22 November 2013
Finding could shed light on similar ring near the Earth
Pic credit: NASA JPL
Research by The Open University and the University of Central Lancashire (UCLan) has confirmed the existence of a circumsolar dust ring – with a diameter of 220 million kilometres - which encircles the Sun and closely follows the orbit of the planet Venus. The new discovery, which is reported in the journal Science on 22 November, will help scientists to understand more about a similar resonance ring of dust that exists around the Earth’s orbit, as well as investigate in more detail how this dust moves in space.
A circumsolar dust ring is created when dust from asteroid collisions and comet debris is repeatedly tugged by a planet’s gravity to form a ring close to the orbit of that planet. Researchers from the OU and the University of Central Lancashire realised that they could use the Heliospheric Imager (HI) instruments on the STEREO-A and STEREO-B spacecraft to search for this ring. They knew that a dust ring near Venus would be very faint so they combined many images, taken over 10 day intervals, to create long-exposure pictures to analyse.
Dr Mark Jones, Senior Lecturer at The Open University, who led the project said: “The resulting images show a bright feature close to where we have an edge-on view of Venus’ orbit and is what we’d expect to see from a dust ring following that orbit. We cross-referenced the images from STEREO-A with those compiled from the STEREO-B spacecraft and saw the same feature in the same place – giving us confidence that this was a real physical structure in the solar system.”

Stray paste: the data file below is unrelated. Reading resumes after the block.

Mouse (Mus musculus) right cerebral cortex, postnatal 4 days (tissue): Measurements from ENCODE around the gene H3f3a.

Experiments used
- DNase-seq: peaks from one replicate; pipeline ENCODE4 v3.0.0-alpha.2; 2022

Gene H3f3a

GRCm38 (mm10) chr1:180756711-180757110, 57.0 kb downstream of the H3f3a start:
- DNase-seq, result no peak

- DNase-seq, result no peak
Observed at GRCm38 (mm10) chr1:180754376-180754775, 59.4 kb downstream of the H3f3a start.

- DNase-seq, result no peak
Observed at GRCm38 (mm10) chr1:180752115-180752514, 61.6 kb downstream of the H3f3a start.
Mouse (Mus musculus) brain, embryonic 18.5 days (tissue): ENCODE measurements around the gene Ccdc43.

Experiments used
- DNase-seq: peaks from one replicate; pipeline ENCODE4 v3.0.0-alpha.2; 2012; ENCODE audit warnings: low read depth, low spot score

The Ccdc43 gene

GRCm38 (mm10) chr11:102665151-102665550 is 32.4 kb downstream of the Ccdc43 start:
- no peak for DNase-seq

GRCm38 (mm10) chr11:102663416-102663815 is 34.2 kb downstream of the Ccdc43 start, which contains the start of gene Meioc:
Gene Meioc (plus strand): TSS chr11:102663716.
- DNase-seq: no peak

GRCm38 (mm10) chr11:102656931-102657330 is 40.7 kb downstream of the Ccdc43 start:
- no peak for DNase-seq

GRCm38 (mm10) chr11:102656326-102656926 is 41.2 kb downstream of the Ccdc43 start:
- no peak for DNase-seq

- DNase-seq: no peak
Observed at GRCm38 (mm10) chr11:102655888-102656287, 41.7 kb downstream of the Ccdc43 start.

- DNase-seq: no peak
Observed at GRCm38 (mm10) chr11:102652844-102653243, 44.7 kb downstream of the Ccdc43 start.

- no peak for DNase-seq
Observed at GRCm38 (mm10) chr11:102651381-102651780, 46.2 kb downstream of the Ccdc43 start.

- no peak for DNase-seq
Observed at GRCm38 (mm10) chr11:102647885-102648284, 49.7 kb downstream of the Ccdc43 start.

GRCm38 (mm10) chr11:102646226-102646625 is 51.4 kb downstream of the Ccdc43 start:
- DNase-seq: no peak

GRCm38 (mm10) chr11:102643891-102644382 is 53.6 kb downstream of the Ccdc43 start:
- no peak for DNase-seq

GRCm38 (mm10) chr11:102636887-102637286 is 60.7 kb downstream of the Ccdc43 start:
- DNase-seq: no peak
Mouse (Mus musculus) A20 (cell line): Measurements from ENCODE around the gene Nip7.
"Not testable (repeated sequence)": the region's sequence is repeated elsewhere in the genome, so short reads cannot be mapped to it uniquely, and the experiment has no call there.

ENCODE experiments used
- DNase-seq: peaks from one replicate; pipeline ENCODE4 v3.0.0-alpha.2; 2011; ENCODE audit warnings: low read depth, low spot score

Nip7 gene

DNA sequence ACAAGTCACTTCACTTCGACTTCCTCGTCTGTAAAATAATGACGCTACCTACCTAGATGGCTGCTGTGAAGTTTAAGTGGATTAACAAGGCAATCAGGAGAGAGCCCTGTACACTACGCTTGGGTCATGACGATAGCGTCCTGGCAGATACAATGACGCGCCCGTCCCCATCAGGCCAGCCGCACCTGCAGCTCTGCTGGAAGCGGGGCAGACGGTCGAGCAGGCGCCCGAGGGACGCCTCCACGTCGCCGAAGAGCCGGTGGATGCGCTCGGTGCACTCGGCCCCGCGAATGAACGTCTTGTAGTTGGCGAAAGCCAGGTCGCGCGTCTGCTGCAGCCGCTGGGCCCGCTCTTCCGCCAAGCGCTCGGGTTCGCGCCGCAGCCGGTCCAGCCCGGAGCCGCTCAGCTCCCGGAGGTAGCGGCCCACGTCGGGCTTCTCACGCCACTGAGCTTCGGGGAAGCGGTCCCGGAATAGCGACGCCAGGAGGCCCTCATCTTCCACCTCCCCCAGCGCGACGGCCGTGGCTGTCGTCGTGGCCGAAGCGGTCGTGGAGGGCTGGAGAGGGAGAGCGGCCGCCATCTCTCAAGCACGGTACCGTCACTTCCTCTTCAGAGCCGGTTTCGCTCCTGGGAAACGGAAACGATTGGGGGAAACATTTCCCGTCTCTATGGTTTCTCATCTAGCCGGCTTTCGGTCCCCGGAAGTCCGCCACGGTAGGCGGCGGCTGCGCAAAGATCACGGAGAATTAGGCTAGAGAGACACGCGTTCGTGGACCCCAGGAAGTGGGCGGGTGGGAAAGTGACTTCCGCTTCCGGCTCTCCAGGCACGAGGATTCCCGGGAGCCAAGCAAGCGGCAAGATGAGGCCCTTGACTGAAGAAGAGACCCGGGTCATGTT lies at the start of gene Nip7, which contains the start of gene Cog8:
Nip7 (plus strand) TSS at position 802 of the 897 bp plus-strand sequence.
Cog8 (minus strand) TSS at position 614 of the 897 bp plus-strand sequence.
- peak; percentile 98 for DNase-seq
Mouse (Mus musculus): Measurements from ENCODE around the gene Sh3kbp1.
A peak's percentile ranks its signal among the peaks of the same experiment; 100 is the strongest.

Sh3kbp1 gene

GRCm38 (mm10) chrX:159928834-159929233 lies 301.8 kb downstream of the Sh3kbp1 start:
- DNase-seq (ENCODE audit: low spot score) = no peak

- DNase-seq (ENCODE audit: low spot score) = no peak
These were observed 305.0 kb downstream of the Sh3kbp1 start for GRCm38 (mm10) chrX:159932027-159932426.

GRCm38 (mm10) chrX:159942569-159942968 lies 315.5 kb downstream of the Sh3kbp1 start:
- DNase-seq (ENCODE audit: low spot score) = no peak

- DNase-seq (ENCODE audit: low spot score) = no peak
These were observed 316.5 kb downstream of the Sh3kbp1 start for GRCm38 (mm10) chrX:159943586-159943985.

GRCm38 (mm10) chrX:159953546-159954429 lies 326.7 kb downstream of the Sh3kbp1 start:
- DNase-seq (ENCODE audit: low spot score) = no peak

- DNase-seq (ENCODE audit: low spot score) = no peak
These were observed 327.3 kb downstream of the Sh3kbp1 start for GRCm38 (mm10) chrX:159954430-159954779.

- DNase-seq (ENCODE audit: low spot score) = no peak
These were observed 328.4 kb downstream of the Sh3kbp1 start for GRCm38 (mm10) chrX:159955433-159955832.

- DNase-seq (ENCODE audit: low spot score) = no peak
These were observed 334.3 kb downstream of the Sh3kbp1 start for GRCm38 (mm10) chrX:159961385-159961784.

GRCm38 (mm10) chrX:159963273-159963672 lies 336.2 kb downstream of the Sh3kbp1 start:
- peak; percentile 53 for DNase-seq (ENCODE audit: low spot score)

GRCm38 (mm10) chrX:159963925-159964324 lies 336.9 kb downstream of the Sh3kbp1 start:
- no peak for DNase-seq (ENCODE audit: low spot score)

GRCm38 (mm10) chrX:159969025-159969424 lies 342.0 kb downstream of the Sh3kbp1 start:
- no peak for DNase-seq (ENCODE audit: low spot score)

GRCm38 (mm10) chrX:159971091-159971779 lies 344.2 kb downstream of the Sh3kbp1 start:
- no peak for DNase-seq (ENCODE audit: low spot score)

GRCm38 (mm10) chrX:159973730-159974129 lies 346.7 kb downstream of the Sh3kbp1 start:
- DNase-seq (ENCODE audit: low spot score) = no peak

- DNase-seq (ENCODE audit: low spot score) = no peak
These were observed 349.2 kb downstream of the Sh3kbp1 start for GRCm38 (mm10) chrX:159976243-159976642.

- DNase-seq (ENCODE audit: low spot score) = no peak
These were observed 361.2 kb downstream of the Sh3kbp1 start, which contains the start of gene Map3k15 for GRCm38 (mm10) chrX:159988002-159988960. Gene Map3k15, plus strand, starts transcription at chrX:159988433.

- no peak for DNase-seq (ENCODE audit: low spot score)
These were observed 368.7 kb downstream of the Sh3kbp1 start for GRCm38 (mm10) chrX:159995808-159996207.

“This is an important discovery not only because it is a newly confirmed feature of our solar system, but also because understanding resonance rings will help us to interpret future images of exoplanetary systems.”
Dr Daniel Brown, Senior Lecturer at the University of Central Lancashire explains: "Using STEREO data has allowed us to observe large segments of Venus' dust ring. The STEREO spacecraft sit outside the ring, so as they orbit the Sun they are able to view different parts of the ring. This allows us to build up a more complete picture of the ring's structure. In comparison, the dust ring at Earth's orbit was observed from the Earth, and so only the parts of the ring closest to Earth have been studied. Because of our unique view, we have found that the structure of Venus' ring is very different to that of the Earth's."
Dr Danielle Bewsher, Senior Lecturer at the University of Central Lancashire continues: "The HI instruments were originally designed to study coronal mass ejections as they travel from the Sun to the Earth, but we realised when we started to analyse the HI observations that they contained a rich collection of secondary features such as comets, stars and asteroids. Pushing the instrument to the limit of its capabilities has allowed us to detect the faint signal of the dust ring in the orbit of Venus."
Dr Jones concludes: “This is an important discovery not only because it is a newly confirmed feature of our solar system, but also because understanding resonance rings will help us to interpret future images of exoplanetary systems. Also, while the Venus ring is far too faint to be seen from the surface of Earth, if we could see it, this ring would stretch across half the visible sky.”